CHARLES II. (1661-1700), king of Spain, son of Philip IV., was only four years old at the death of his father. The regency was left in the hands of the queen, Anna Maria of Austria. She appointed a council, at the head of which she placed Neidhard, her confessor, whom she also made grand inquisitor. But Don John, the illegitimate son of the late king, having gained great popularity by his military successes, marched on Madrid, and forced her to dismiss Neidhard, and give to himself the vice-royalty of Aragon. An unsuccessful war with France, and the loss of Sicily further weakened her power; and in 1675 Charles assumed the government, and took Don John as his chief adviser. Still Spain continued to suffer in the great European contest ; and in 1678 she was forced, in the treaty of Nimeguen, to cede Franche-Comté and several considerable towns in the Low Countries to France. In the next year she sustained another serious loss in the death of her ablest minister, Don John. Immediately after the treaty of Nimeguen, Charles espoused Louisa of Orleans, a niece of Louis XIV., who for the next eleven years maintained harmony between Spain and France. The queen-mother now left the retirement of the convent in which she had been- placed, and once more, amid the empty folly of the king and the court, assumed considerable authority. After the death of Louisa, Charles married Anne, a sister of the Emperor Leopold I. ; and in 1694 he joined the country of his wife and of his mother in declaring war against France. But he effected nothing, and the French troops had reached Barcelona, when Spain was saved by the treaty of Ryswick (1697). As the king was childless, negotiations concerning the succession occu-pied the last years of his life, and after leaning for a long time to the side of Austria, at last, a month before his death in 1700, greatly through the influence of the Pope, he left the crown to Philip Bourbon, grandson of Louis XIV, who succeeded as Philip V.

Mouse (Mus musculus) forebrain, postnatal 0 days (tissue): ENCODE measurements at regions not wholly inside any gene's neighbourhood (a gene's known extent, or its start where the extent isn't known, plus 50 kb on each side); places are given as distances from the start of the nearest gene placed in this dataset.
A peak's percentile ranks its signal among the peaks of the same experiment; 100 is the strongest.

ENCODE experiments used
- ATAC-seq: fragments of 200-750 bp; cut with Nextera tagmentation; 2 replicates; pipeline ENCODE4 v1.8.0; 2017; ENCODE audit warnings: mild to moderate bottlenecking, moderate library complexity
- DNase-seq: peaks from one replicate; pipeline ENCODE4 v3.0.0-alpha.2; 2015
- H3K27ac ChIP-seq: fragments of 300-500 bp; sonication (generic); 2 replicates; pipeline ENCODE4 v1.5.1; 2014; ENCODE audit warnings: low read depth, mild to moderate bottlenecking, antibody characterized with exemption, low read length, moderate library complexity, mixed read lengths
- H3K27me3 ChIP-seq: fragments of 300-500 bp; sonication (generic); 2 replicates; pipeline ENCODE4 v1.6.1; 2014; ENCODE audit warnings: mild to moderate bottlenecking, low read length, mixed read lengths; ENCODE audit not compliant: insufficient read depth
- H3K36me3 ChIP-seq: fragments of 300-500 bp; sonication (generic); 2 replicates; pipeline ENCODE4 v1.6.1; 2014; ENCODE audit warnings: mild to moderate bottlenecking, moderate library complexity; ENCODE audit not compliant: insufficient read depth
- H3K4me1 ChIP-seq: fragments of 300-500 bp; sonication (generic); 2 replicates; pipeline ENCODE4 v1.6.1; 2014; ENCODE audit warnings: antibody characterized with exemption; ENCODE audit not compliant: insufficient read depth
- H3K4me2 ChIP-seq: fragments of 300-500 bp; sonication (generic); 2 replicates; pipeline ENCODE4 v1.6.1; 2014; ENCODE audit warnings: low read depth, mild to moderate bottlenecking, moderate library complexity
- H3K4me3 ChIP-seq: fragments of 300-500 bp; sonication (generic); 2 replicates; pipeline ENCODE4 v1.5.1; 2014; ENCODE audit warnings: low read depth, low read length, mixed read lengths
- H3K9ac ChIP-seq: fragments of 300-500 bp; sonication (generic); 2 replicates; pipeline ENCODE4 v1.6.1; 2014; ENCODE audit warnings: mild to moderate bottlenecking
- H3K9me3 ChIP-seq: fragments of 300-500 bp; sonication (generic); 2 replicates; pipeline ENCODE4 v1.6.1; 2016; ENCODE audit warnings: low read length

See Spain under Charles II. ; extracts from, the correspondence of Alexander Stanhope, British ambassador at Madrid from 1690 to 1700, edited by Mahon (Lond. 1840), and Mignet's Négociations relatives à la succession d'Espagne.